Monday, December 12, 2011

Investors Caused Mortgage Meltdown? Well, Duh!

Speculation leads to bubbles.

In this recent report, apparently some government official removed their head from their ass long enough to realize that people speculating on Real Estate caused the Real Estate Bubble.

Let me explain how this works, in simple terms even a government economist can comprehend:

Speculation = Bubble.

That's how it works, in every bubble since Moses cornered the market on sand.

When I got in to investing in Real Estate, I took a very pragmatic approach, as did my bankers, who were commerical lenders.

First, I did the math to see if the property had at least a slight positive cash flow.

If it did, I qualified for a commercial loan, which usually required a 20% down payment.  Yea, 20%.

Since a lot of people didn't have 20%, housing prices stayed low.  Not a lot of investors in the market when you have to pony up cash.

Of course, homeowners could still get loans through FHA with lower down payments.  It was only investors who had to - and should have - come up with the cash.

Then, a funny thing happened.  Funny-money loans started to predominate, and people bought properties with little or nothing down.  And this meant a lot of people who never invested in Real Estate decided to get in on the deal.  They were clueless.

They bought properties with negative cash-flows, on the premise that "someone else" would pay more for them in a year or so.  The Greater Chump Theory is never a sustainable market model.

And of course, it all collapsed.  But by then, I had long sold out - to those nothing-down investors.

I knew the end was near, when in Pompano Beach, they put up a high-rise, a block from the ocean.  Their least expensive condo was $800,000, for a one bedroom "designer ready" unit - which is a euphemism for a bare concrete interior and no fixtures, plumbing or kitchen.  And the condo fee?  Only $3000 a month.  For a condo with a view of the dumpster.

Who in their right mind, even if they paid $800,000 cash, would pony up another $100,000 to fit it out and then pay $3000 a month in fees?  When you could rent a place in a high-rise, facing the water, already finished, for less than the condo fee?

It was just crazy.  And most of the units sold were sold to speculators, who put nothing down, and expected to "flip" these luxury units in short order to "rich people" who apparently got rich by being utter idiots.  And of course, it all went horribly wrong.  The foolish rich failed to materialize on command, and the units were largely unsold.  The second building was never even started.

It was a house of cards, a ponzi scheme, a pyramid club - you name it.

Would reining in funny-money loans have prevented the bubble?  Perhaps.  I think instead of a 2009-style bubble, we would have had a much smaller 1989-style bubble.  But still a bubble.

In 1989, we had a speculative Real Estate bubble, but mortgages were harder to get back then.  These "nothing down" deals were far harder to come by.  And I think more of the speculation then was by owner/occupiers, who felt they would be "priced out of the market" if they did not "BUY NOW!"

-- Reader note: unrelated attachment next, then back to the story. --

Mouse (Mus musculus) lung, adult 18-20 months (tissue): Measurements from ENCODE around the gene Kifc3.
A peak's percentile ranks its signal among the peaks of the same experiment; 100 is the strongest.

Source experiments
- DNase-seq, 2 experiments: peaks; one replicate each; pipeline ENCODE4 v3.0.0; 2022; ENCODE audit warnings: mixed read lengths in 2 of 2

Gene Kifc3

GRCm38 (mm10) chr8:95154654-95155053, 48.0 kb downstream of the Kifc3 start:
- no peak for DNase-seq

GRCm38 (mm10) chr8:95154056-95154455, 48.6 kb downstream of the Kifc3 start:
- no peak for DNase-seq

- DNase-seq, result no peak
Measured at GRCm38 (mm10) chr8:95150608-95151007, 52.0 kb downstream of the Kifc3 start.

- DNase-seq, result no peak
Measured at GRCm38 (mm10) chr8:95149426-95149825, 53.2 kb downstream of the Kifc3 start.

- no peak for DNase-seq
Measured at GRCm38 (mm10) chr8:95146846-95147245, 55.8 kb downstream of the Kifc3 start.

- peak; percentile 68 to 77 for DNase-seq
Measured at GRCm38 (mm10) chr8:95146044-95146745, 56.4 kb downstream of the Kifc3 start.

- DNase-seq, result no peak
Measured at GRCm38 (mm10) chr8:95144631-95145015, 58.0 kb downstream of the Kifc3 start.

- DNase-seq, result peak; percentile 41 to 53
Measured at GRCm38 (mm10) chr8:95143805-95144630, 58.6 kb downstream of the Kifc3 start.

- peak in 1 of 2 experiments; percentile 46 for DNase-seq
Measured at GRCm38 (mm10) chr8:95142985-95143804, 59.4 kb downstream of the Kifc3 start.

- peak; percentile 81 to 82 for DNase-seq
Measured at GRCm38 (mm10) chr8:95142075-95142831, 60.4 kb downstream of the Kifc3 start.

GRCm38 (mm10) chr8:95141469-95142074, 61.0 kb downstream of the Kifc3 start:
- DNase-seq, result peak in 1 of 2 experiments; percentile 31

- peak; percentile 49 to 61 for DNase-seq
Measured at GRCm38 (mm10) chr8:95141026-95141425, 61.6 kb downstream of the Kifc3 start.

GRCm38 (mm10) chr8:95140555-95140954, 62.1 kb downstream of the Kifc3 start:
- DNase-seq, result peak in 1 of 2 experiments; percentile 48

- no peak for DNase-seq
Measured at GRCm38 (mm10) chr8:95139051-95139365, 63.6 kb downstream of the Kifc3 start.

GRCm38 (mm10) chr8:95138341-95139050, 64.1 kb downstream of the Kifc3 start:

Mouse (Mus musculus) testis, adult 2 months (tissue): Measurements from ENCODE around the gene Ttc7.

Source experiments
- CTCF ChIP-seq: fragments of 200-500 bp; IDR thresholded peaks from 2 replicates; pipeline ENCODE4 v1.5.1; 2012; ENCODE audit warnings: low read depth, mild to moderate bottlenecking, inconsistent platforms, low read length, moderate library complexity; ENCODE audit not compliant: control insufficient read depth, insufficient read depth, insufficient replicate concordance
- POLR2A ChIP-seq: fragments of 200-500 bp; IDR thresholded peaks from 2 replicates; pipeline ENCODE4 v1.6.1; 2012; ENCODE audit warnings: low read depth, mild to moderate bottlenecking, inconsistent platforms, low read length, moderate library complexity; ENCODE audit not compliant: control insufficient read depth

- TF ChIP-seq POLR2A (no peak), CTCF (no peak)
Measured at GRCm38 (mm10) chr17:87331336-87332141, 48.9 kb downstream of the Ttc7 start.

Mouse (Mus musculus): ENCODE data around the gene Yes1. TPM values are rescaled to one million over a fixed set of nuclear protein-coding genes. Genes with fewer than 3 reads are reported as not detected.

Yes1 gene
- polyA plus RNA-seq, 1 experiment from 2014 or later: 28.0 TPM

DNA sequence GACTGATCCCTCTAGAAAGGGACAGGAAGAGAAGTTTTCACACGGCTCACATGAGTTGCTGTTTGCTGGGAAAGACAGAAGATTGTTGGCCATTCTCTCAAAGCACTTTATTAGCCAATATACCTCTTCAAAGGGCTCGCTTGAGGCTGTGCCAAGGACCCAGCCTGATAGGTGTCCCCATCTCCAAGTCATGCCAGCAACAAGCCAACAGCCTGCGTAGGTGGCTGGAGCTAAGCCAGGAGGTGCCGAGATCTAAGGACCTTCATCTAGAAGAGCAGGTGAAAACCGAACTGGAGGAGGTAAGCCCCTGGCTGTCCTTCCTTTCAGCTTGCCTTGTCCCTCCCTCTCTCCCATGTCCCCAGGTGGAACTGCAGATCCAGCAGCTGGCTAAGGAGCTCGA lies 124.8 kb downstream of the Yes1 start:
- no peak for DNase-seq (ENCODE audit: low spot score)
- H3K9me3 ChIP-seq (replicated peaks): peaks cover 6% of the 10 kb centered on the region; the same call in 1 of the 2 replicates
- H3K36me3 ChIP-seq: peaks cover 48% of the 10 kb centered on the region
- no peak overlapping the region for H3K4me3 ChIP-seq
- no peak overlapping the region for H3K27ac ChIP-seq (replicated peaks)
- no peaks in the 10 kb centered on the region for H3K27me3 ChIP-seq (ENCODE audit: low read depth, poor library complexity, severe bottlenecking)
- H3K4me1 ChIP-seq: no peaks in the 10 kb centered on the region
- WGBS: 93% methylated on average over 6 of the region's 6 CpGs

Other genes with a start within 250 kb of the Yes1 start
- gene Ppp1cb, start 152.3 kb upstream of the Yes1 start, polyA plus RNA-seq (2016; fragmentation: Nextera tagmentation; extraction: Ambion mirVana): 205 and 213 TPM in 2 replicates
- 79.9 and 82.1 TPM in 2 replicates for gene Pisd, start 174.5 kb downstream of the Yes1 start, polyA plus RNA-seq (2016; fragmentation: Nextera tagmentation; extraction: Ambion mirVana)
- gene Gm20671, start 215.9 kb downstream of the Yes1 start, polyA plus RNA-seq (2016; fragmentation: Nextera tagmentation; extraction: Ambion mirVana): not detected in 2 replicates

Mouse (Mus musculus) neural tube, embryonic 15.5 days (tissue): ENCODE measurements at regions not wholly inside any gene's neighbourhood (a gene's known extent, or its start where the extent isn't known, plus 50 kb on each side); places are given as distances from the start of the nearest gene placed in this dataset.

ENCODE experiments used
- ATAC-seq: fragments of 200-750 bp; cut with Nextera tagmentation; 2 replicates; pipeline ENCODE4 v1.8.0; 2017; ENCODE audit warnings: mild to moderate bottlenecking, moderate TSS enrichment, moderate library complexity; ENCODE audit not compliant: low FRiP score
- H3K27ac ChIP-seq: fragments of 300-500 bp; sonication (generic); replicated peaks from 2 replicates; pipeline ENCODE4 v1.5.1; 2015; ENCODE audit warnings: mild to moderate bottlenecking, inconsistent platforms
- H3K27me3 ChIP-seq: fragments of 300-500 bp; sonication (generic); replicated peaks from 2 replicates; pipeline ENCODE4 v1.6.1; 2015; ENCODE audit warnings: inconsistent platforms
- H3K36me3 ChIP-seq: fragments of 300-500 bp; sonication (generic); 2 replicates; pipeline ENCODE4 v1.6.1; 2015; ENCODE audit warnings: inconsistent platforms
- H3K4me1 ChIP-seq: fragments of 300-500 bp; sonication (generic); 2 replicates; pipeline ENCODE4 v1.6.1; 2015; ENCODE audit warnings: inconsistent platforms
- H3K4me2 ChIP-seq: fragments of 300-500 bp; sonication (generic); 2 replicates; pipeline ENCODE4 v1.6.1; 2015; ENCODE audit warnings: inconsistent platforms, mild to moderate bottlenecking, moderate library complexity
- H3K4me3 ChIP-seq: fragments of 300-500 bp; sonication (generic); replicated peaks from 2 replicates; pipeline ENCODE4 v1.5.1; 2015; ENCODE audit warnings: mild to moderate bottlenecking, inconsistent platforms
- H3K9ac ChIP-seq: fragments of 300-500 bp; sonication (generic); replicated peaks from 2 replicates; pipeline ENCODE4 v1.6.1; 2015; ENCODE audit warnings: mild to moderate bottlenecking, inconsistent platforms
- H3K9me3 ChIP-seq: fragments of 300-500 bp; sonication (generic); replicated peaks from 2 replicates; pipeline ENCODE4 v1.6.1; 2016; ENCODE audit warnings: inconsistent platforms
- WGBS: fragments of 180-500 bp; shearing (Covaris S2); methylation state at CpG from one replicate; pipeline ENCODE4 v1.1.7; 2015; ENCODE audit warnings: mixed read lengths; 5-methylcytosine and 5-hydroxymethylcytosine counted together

Yea, same exact words, used by the same exact Real Estate Agents, 20 years to the day before the 2009 meltdown.  And yet we never learn, do we?

But I am not sure eliminating the funny-money financing would have solved the problem.  The problem was - and is - that we bailed out the companies that wrote the loans, bundled the loans, and the sold the loans and then sold something called reverse default swaps.  They took all these risks and then got paid whether it worked out or not.  This is not Capitalism in any sense of the word - just giving away government money like they do in the former Soviet Union - an Oligopoly.

If the folks who wrote these loans stood to risk losing money, they would not have written them, plain and simple.

And if the folks taking out the loans stopped to think about it, they would not have done it, either.  But a lot of people were foolish, and there is a lot of money to be made out of other people's foolishness.

Harvesting the Stupid, it is called, and casinos, numbers rackets, loan sharks, car dealers, drug dealers, and a whole host of others, make a living this way - taking money away from people too dumb to hang on to any of it.

Sure, we can close the loop on these funny-money mortgages - and we are, mostly through market forces (Banks, now burned, are hesitant to loan at all).  But some clever fellow will come up with a new way to entice the ignorant into parting with their cash.  And it will be some way we haven't outlawed yet.

We try, we really do.   We outlaw gambling (well, we used to), drugs, prostitution, numbers running, loan sharking, ponzi schemes, pyramid schemes - and still the chumps keep a-coming.  Hey!  I gots a wad of cash I don't knows what to do with!  Will you take it off my hands?  It is such a burden, after all!

And the con-artists do - all the time.  "Buy Gold!"  is their latest cry.  Tomorrow it is "Buy Facebook!"

"This time for sure!" they say, "We won't pull the ball away at the last minute!"

"Trust us!"


You CAN protect yourself from these bad deals - without government intervention.  Stop being a "true believer" - stop watching the television, which tells you all sorts of bad things, like "being priced out of the market".  Learn to think rationally and how to use a calculator.

And if something sounds too-good-to-be-true, just assume it is, and don't be afraid to walk away and not even think of looking back.